Medical community finds ways to make TAVR safer for at-risk patients

Medical community finds ways to make TAVR safer for at-risk patients

Lauren Dubinsky, Senior Reporter | April 15, 2019
Cardiology Operating Room
The BASILICA technique caters to
patients who are at risk of coronary
artery obstruction.
From the April 2019 issue of HealthCare Business News magazine

Experts agree that transcatheter aortic valve replacement (TAVR) is a revolutionary and lifesaving treatment option for severe symptomatic aortic stenosis.

Dr. Jaffar M. Khan of the National, Heart, Lung, and Blood Institute (NHLBI), which is part of the National Institute of Health (NIH), referred to TAVR as “one of the greatest achievements in interventional medicine in our lifetime,” but readily acknowledges that it is not safe for every patient.

Dr. Jaffar M. Khan
Patients who are at risk of coronary artery obstruction, for example, face a 50 percent chance of dying if they undergo the treatment. According to Khan, 100,000 TAVR procedures were performed last year in the U.S. and about 1 percent of those were at risk of or went on to develop coronary artery obstruction.

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In order to make this procedure safer for that subset of patients, Khan and his team at the NHLBI developed a technique called Bioprosthetic Aortic Scallop Intentional Laceration to prevent latrogenic Coronary Artery obstruction (BASILICA).

This technique involves the interventional cardiologist weaving an electrified wire through a catheter and using it to cut the patient’s leaflet in two. Splitting the leaflet in half ensures that it cannot block the coronary artery when it is pushed aside by the transcatheter heart valve.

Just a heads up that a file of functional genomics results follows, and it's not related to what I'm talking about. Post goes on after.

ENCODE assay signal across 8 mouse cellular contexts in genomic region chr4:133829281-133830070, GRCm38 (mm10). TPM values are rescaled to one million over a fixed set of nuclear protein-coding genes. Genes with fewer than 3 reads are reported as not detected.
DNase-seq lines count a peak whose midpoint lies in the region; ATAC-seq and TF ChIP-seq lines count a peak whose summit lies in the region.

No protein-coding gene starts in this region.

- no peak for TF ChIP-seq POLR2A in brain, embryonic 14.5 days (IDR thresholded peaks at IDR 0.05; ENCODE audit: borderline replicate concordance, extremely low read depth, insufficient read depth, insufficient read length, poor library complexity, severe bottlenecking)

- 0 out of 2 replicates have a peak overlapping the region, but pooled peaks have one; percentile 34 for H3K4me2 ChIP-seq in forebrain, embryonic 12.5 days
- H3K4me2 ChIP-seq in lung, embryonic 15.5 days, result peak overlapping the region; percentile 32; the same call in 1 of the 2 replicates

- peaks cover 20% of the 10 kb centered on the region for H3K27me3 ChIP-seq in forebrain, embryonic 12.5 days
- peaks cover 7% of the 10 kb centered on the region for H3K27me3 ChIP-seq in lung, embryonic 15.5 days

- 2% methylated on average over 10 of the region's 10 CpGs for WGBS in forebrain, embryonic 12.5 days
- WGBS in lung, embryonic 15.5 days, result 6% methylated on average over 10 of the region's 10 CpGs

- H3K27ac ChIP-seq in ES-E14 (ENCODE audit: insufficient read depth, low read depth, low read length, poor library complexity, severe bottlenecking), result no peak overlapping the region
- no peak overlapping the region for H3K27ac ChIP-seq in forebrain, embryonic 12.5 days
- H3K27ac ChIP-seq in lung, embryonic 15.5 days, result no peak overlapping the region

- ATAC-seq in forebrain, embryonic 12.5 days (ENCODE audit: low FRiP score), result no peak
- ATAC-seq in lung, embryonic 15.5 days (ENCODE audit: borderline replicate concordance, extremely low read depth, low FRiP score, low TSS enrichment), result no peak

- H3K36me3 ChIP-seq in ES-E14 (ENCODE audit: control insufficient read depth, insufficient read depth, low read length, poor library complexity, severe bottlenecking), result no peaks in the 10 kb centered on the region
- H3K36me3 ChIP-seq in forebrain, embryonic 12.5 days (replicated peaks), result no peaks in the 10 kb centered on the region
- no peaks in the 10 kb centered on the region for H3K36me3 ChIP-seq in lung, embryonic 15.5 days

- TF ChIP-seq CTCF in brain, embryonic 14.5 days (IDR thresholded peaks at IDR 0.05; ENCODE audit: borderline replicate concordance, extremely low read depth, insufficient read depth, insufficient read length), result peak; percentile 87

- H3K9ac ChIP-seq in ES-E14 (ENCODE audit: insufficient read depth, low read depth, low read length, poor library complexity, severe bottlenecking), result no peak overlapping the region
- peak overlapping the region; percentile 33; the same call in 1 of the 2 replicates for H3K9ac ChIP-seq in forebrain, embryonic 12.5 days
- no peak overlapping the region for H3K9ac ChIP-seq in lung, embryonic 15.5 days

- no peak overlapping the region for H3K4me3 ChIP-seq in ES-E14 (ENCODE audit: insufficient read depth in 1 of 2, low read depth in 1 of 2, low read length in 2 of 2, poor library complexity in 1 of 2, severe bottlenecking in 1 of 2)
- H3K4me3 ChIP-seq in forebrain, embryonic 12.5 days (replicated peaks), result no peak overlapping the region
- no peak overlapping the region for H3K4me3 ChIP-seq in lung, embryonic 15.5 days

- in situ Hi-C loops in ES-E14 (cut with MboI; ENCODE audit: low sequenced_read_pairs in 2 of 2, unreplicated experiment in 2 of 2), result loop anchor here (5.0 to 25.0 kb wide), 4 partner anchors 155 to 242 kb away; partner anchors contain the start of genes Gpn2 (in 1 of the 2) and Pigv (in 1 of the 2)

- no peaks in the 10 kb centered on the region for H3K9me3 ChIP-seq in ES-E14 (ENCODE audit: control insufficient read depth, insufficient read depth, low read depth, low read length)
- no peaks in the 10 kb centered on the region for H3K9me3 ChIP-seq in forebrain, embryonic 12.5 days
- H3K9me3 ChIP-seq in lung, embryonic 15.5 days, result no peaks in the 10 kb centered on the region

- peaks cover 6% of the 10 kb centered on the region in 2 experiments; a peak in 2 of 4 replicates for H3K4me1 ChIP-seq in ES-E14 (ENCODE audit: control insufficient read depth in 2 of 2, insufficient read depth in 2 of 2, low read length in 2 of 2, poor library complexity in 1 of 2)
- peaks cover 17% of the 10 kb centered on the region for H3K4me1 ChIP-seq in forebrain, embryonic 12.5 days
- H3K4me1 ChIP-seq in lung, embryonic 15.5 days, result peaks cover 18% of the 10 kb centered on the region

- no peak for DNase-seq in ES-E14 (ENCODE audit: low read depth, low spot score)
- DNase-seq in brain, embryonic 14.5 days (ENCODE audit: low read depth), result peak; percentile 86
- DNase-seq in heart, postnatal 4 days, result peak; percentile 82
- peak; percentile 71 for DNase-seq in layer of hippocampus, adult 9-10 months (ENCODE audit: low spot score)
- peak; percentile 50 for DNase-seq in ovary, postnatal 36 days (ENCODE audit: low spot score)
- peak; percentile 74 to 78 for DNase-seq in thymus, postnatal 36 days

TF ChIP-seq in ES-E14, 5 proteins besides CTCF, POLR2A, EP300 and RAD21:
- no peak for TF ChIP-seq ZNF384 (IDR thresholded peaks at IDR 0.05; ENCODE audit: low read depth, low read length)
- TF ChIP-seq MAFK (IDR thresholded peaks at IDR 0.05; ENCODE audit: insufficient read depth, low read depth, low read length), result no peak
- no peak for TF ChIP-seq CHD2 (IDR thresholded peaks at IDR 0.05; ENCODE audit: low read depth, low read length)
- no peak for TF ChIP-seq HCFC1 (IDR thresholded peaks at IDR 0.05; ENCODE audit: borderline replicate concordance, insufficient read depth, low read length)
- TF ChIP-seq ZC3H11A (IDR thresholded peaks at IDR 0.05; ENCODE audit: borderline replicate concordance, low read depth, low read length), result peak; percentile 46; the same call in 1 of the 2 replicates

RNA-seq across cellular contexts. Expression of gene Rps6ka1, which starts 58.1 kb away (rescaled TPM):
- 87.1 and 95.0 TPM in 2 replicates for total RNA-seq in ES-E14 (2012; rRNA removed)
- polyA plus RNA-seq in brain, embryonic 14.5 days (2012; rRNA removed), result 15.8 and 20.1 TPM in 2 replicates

In a recent study, the team tested the BASILICA technique on seven severely ill patients who qualified for “compassionate use” since there was no other treatment option available for them. All of the patients had a successful TAVR procedure and did not experience coronary artery obstruction, stroke or any other major complication.

In addition, they were doing well when they reached the 30-day-mark after the procedure. Starting in January, the team began enrolling patients in a multicenter early feasibility study, which is sponsored by the NHLBI, to evaluate BASILICA.

This technique was a result of collaboration between NHLBI and colleagues at the University of Washington in Seattle, Henry Ford Hospital in Detroit and Emory University Hospital in Atlanta.

“Since the first procedure in June 2017, there have been over 150 BASILICA procedures performed across North America and Europe,” said Khan. “Operators are eager to learn the technique to offer this to patients who have no other options.”

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